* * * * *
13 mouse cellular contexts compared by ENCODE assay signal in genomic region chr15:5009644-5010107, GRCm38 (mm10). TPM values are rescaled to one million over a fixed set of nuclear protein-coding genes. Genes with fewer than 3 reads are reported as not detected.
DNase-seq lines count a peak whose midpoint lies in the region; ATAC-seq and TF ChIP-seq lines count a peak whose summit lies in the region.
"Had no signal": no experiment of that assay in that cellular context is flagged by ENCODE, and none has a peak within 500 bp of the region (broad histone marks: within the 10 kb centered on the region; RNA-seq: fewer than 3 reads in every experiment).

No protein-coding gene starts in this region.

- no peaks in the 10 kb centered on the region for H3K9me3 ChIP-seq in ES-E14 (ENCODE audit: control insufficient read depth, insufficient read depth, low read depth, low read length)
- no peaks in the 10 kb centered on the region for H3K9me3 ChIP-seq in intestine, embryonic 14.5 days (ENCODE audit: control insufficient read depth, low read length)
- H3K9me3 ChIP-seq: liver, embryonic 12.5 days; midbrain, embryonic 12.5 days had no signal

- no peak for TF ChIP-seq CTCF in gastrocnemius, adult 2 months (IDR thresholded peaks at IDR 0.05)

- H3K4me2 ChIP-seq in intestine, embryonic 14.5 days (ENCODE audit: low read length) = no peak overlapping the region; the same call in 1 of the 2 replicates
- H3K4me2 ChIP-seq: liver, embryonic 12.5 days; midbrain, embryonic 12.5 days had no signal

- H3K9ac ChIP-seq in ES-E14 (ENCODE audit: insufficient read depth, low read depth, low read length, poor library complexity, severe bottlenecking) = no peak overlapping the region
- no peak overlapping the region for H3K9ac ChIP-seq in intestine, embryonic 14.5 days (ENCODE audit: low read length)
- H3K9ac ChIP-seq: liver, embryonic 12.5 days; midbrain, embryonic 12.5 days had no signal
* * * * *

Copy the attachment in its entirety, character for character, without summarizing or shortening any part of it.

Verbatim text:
13 mouse cellular contexts compared by ENCODE assay signal in genomic region chr15:5009644-5010107, GRCm38 (mm10). TPM values are rescaled to one million over a fixed set of nuclear protein-coding genes. Genes with fewer than 3 reads are reported as not detected.
DNase-seq lines count a peak whose midpoint lies in the region; ATAC-seq and TF ChIP-seq lines count a peak whose summit lies in the region.
"Had no signal": no experiment of that assay in that cellular context is flagged by ENCODE, and none has a peak within 500 bp of the region (broad histone marks: within the 10 kb centered on the region; RNA-seq: fewer than 3 reads in every experiment).

No protein-coding gene starts in this region.

- no peaks in the 10 kb centered on the region for H3K9me3 ChIP-seq in ES-E14 (ENCODE audit: control insufficient read depth, insufficient read depth, low read depth, low read length)
- no peaks in the 10 kb centered on the region for H3K9me3 ChIP-seq in intestine, embryonic 14.5 days (ENCODE audit: control insufficient read depth, low read length)
- H3K9me3 ChIP-seq: liver, embryonic 12.5 days; midbrain, embryonic 12.5 days had no signal

- no peak for TF ChIP-seq CTCF in gastrocnemius, adult 2 months (IDR thresholded peaks at IDR 0.05)

- H3K4me2 ChIP-seq in intestine, embryonic 14.5 days (ENCODE audit: low read length) = no peak overlapping the region; the same call in 1 of the 2 replicates
- H3K4me2 ChIP-seq: liver, embryonic 12.5 days; midbrain, embryonic 12.5 days had no signal

- H3K9ac ChIP-seq in ES-E14 (ENCODE audit: insufficient read depth, low read depth, low read length, poor library complexity, severe bottlenecking) = no peak overlapping the region
- no peak overlapping the region for H3K9ac ChIP-seq in intestine, embryonic 14.5 days (ENCODE audit: low read length)
- H3K9ac ChIP-seq: liver, embryonic 12.5 days; midbrain, embryonic 12.5 days had no signal